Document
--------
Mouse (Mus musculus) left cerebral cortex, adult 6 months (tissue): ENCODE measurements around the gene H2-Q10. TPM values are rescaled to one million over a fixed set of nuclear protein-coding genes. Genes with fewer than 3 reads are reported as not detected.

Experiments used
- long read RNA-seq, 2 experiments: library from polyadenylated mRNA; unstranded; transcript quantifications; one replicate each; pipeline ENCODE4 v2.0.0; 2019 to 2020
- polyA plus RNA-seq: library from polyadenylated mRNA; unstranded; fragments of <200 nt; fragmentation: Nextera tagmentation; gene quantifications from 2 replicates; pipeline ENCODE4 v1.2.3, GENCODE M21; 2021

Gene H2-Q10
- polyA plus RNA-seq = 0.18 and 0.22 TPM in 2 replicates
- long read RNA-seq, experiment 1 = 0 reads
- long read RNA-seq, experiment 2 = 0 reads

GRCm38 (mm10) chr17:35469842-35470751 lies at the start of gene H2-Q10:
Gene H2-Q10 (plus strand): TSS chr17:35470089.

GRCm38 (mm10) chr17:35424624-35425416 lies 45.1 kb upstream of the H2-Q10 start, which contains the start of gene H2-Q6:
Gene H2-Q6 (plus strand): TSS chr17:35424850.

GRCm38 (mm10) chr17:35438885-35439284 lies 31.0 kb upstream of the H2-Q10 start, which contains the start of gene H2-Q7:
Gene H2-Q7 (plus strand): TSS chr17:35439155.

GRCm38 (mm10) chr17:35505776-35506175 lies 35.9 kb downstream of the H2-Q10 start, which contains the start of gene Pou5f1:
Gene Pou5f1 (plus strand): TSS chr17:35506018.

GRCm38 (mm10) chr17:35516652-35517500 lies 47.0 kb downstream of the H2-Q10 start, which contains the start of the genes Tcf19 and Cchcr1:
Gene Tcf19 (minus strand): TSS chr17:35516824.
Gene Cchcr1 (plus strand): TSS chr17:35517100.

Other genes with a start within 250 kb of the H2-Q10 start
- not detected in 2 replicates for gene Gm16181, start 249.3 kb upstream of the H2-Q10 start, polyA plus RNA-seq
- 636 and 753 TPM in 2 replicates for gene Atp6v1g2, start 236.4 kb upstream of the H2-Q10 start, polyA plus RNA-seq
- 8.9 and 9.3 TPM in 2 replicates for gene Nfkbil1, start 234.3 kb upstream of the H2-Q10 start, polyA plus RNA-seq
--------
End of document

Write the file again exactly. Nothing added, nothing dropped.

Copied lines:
Mouse (Mus musculus) left cerebral cortex, adult 6 months (tissue): ENCODE measurements around the gene H2-Q10. TPM values are rescaled to one million over a fixed set of nuclear protein-coding genes. Genes with fewer than 3 reads are reported as not detected.

Experiments used
- long read RNA-seq, 2 experiments: library from polyadenylated mRNA; unstranded; transcript quantifications; one replicate each; pipeline ENCODE4 v2.0.0; 2019 to 2020
- polyA plus RNA-seq: library from polyadenylated mRNA; unstranded; fragments of <200 nt; fragmentation: Nextera tagmentation; gene quantifications from 2 replicates; pipeline ENCODE4 v1.2.3, GENCODE M21; 2021

Gene H2-Q10
- polyA plus RNA-seq = 0.18 and 0.22 TPM in 2 replicates
- long read RNA-seq, experiment 1 = 0 reads
- long read RNA-seq, experiment 2 = 0 reads

GRCm38 (mm10) chr17:35469842-35470751 lies at the start of gene H2-Q10:
Gene H2-Q10 (plus strand): TSS chr17:35470089.

GRCm38 (mm10) chr17:35424624-35425416 lies 45.1 kb upstream of the H2-Q10 start, which contains the start of gene H2-Q6:
Gene H2-Q6 (plus strand): TSS chr17:35424850.

GRCm38 (mm10) chr17:35438885-35439284 lies 31.0 kb upstream of the H2-Q10 start, which contains the start of gene H2-Q7:
Gene H2-Q7 (plus strand): TSS chr17:35439155.

GRCm38 (mm10) chr17:35505776-35506175 lies 35.9 kb downstream of the H2-Q10 start, which contains the start of gene Pou5f1:
Gene Pou5f1 (plus strand): TSS chr17:35506018.

GRCm38 (mm10) chr17:35516652-35517500 lies 47.0 kb downstream of the H2-Q10 start, which contains the start of the genes Tcf19 and Cchcr1:
Gene Tcf19 (minus strand): TSS chr17:35516824.
Gene Cchcr1 (plus strand): TSS chr17:35517100.

Other genes with a start within 250 kb of the H2-Q10 start
- not detected in 2 replicates for gene Gm16181, start 249.3 kb upstream of the H2-Q10 start, polyA plus RNA-seq
- 636 and 753 TPM in 2 replicates for gene Atp6v1g2, start 236.4 kb upstream of the H2-Q10 start, polyA plus RNA-seq
- 8.9 and 9.3 TPM in 2 replicates for gene Nfkbil1, start 234.3 kb upstream of the H2-Q10 start, polyA plus RNA-seq